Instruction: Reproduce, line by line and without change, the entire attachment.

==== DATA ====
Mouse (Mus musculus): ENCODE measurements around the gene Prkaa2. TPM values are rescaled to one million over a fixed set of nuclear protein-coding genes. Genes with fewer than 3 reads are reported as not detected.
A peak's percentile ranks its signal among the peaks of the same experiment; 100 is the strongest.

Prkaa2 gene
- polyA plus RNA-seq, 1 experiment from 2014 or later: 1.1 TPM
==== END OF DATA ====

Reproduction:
Mouse (Mus musculus): ENCODE measurements around the gene Prkaa2. TPM values are rescaled to one million over a fixed set of nuclear protein-coding genes. Genes with fewer than 3 reads are reported as not detected.
A peak's percentile ranks its signal among the peaks of the same experiment; 100 is the strongest.

Prkaa2 gene
- polyA plus RNA-seq, 1 experiment from 2014 or later: 1.1 TPM